NNSA Tries to Disprove Shakespeare

, | August 24, 2010, 3:45 pm EDT
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You know William Shakespeare’s “A rose by any other name would smell as sweet?” This week the National Nuclear Security Administration (NNSA) tried to prove him wrong by changing the name of “Nevada Test Site” (NTS) to the “Nevada National Security Site.”

I have a couple initial reactions. The first, and probably most obvious, is that this is intended to shift the public’s focus away from any questions about why the United States needs to maintain the NTS even though it has not conducted a nuclear test in twenty years and probably won’t ever again. Also, this is probably an attempt by NNSA to get away from the images of nuclear testing (see above). Some of these images include contaminated land, strontium-90 in babies’ teeth, and thousands of illnesses that resulted from the more than 900 nuclear tests the U.S. conducted at NTS. It’s not a surprise that NNSA would want to change the name. All of these things make nuclear weapons seem unpleasant.

Several colleagues have remarked that this may be the single most boring name change for a historical site in the history of the United States. While this may be true, the new name is not surprising. In fact, several days ago I pretty much guessed what the new name would be.

The name change is consistent with NNSA’s ongoing effort to publicly distance itself from the “image” of nuclear weapons. With the Cold War over and nuclear weapons increasingly being regarded as a liability, NNSA has made a concerted effort to rebrand the industrial infrastructure that maintains and modernizes nuclear weapons. For most of the past 60 years, this group of interrelated buildings that make up this infrastructure has been known as the “Nuclear Weapons Complex.” However, more recently, there has been a strong push to change the name of the nuclear weapons complex to the “21st Century National (or Nuclear) Security Enterprise.”

In one sense, this rebranding reflects the outdated nature of nuclear weapons and the need for the nuclear weapons labs to focus on nonproliferation and the eventual, verifiable elimination of nuclear weapons.

On the other hand, this effort has not been accompanied by a significant change in the programmatic scope of the nuclear weapons infrastructure. In fact, the process of building a “21st Century National Security Enterprise” further entrenches the nuclear weapons industry by constructing new nuclear weapons production facilities not seen since the end of the Cold War.

This dynamic is also playing out with the renaming of the Nevada Test Site. In NNSA’s press release, it states that the name change recognizes “the expanding, critical and diverse role it plays in our nation’s security.” Despite the statement, it is doubtful that NTS will experience any significant programmatic shift in the near future. While it is true that the NTS requested a large budget increase for its nonproliferation work in Fiscal Year 2011, funding for nuclear weapons activities experienced only a minor reduction, going from $243 million in Fiscal Year 2010 to $227 million. Further confirming this point, the “FY 2011 Stockpile Stewardship and Management Plan” states that NTS will “will sustain a capability to conduct an underground nuclear test” and continue sub-critical experiments, nuclear explosive operations, dynamic plutonium experiments, dynamic materials properties experiments, and criticality experiments.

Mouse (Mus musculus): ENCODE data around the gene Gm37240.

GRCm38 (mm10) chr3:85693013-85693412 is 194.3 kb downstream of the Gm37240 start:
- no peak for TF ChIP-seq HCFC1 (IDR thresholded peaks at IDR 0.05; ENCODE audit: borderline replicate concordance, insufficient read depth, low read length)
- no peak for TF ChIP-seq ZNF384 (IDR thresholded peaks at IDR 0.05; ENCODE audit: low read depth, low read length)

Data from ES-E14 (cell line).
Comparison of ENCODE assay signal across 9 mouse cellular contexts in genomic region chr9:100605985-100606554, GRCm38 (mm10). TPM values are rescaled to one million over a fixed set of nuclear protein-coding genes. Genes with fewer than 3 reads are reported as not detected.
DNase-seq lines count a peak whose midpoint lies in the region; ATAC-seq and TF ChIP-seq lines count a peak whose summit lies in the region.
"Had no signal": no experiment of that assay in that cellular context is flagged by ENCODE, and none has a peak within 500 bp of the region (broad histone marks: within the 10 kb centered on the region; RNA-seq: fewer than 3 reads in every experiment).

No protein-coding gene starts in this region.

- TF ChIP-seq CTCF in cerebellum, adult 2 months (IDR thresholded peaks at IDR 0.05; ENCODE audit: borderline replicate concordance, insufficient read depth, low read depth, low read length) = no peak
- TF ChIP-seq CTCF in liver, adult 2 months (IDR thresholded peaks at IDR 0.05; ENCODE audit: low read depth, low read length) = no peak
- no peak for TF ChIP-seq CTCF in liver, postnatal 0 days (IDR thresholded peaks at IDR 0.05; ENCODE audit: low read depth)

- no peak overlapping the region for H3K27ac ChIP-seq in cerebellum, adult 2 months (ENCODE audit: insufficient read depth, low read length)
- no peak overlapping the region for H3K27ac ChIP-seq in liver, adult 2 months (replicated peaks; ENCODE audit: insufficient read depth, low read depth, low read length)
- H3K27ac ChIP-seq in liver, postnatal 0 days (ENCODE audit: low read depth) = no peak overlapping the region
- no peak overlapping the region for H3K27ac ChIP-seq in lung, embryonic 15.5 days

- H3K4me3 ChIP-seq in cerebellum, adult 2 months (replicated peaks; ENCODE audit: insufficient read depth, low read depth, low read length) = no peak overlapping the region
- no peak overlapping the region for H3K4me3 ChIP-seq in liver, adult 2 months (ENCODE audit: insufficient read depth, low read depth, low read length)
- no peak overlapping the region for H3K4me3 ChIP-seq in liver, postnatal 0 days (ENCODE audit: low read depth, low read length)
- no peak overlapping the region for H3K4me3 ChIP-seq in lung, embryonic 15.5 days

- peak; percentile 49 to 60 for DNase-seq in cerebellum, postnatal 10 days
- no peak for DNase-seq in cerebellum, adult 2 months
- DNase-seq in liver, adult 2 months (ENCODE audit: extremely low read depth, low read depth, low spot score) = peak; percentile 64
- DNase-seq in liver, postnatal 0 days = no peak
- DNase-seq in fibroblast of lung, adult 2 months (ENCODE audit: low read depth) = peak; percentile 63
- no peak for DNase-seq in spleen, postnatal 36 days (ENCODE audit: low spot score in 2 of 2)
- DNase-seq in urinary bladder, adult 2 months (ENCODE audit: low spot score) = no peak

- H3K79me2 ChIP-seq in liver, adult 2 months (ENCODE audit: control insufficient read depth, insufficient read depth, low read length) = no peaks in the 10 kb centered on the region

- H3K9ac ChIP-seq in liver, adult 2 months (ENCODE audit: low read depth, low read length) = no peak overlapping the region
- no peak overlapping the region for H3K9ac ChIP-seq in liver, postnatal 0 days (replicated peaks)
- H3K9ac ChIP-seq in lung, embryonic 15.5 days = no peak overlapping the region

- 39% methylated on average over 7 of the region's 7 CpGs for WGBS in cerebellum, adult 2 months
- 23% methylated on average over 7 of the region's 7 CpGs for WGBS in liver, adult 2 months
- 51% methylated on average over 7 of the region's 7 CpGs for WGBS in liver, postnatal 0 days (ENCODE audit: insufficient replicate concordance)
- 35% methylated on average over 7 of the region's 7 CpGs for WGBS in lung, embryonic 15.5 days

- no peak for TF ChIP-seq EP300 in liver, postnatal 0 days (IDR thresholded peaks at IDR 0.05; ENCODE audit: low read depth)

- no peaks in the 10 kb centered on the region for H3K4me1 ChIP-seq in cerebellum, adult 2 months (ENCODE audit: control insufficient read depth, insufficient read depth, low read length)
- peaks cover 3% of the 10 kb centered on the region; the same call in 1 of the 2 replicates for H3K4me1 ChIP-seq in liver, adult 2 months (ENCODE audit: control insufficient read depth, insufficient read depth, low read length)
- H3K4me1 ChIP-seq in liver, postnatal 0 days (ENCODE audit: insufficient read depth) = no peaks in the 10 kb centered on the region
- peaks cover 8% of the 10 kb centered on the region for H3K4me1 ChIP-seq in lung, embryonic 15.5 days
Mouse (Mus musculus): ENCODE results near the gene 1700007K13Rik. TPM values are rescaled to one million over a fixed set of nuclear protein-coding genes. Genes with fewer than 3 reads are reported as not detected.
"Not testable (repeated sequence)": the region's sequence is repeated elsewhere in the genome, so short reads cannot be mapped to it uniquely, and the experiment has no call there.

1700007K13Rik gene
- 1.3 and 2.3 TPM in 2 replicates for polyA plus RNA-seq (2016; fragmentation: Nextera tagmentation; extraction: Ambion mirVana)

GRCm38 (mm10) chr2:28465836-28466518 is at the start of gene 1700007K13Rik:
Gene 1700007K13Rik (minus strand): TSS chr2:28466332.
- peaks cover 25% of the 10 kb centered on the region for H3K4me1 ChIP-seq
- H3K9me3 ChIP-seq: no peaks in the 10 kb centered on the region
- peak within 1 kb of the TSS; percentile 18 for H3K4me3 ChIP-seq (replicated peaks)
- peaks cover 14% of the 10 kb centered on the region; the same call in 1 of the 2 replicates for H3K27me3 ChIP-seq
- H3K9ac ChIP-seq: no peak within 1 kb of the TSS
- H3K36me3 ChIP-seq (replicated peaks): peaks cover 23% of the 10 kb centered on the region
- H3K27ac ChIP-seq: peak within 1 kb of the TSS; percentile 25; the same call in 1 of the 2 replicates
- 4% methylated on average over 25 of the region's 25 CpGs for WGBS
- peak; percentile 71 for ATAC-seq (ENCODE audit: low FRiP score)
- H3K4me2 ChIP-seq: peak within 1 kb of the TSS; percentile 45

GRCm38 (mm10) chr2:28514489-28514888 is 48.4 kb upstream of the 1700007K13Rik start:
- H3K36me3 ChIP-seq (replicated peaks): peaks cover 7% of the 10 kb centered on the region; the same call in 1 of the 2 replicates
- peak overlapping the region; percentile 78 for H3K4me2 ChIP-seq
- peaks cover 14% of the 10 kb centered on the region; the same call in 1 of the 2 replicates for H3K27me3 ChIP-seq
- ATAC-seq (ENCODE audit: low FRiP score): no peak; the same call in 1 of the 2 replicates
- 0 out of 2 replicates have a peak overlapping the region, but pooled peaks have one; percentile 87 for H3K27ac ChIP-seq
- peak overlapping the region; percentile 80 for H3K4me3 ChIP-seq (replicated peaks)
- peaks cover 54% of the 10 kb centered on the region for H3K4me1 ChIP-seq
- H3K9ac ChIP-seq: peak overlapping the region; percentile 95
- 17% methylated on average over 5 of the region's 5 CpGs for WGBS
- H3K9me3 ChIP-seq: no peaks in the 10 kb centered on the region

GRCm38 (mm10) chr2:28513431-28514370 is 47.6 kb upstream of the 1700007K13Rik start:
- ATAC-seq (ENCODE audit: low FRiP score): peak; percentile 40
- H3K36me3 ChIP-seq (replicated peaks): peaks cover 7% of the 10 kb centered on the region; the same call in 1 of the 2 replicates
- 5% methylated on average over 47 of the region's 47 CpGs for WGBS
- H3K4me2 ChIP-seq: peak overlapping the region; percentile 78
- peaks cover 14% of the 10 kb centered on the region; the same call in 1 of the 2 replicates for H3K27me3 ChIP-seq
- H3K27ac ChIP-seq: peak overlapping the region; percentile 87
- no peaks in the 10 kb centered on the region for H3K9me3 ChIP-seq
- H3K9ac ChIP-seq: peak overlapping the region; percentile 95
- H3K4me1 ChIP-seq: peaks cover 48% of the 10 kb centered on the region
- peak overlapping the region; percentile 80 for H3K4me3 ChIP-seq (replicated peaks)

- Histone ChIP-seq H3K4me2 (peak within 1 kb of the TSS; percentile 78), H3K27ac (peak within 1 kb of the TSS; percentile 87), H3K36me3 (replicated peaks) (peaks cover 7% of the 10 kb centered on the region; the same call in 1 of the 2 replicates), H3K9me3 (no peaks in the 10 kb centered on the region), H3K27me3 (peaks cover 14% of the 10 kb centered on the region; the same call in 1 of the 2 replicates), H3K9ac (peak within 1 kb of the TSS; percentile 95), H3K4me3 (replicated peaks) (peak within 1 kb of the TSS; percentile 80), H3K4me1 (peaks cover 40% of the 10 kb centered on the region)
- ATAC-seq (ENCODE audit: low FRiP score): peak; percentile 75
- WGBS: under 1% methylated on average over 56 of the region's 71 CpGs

In its press release, NNSA accurately points out that Congress requested a report to study potential areas where the Nevada Test Site’s mission can be expanded. In an amendment (SA 2562) offered last year to the Fiscal Year 2010 Defense Authorization Bill, Senator Reid required NNSA to submit a plan for:

(A) fully utilizing the inherent capabilities and uniquely secure location of the Site;

(B) continuing to support the Nation’s nuclear weapons program and other national security programs; and

(C) renaming the Site to reflect the expanded mission of the Site.

On the surface one might think that there is nothing wrong with studying these options, but there are two significant problems with this piece of legislation. The first is that it automatically assumes there needs to be a nuclear weapons mission at the Nevada Test Site. With all of the redundancy in the nuclear weapons complex and as part of the ongoing effort by NNSA to consolidate, this study should have looked at whether it was necessary to maintain this mission.

The second problem is that this legislation creates a conflict of interest by having NNSA study the options for “fully utilizing the inherent capabilities and uniquely secure location of the Site.” Right now, the Nevada Test Site is administered by NNSA, but several other government departments, including the Department of Homeland Security, the Department of Energy, and the Department of the Interior, use the land. However, with NNSA leading the study, it is likely that ideas for significantly expanding non-nuclear programs at NTS will not get adequate attention. It should be no surprise to anyone if the study recommends continuing NTS’s nuclear weapons mission without significantly expanding the role of other government agencies.

While this name change accurately reflects that nuclear tests are no longer conducted by the United States, it needs to be followed by true programmatic change at the NTS. Senator Reid’s legislation should have asked for an independent, comprehensive study of all of the future options for the Nevada Test Site.

Despite efforts by NNSA, it seems that Shakespeare’s axiom will hold true. Changing the name of the Nevada Test Site won’t change its historical legacy or the fact that its purpose is to be ready to conduct nuclear tests.

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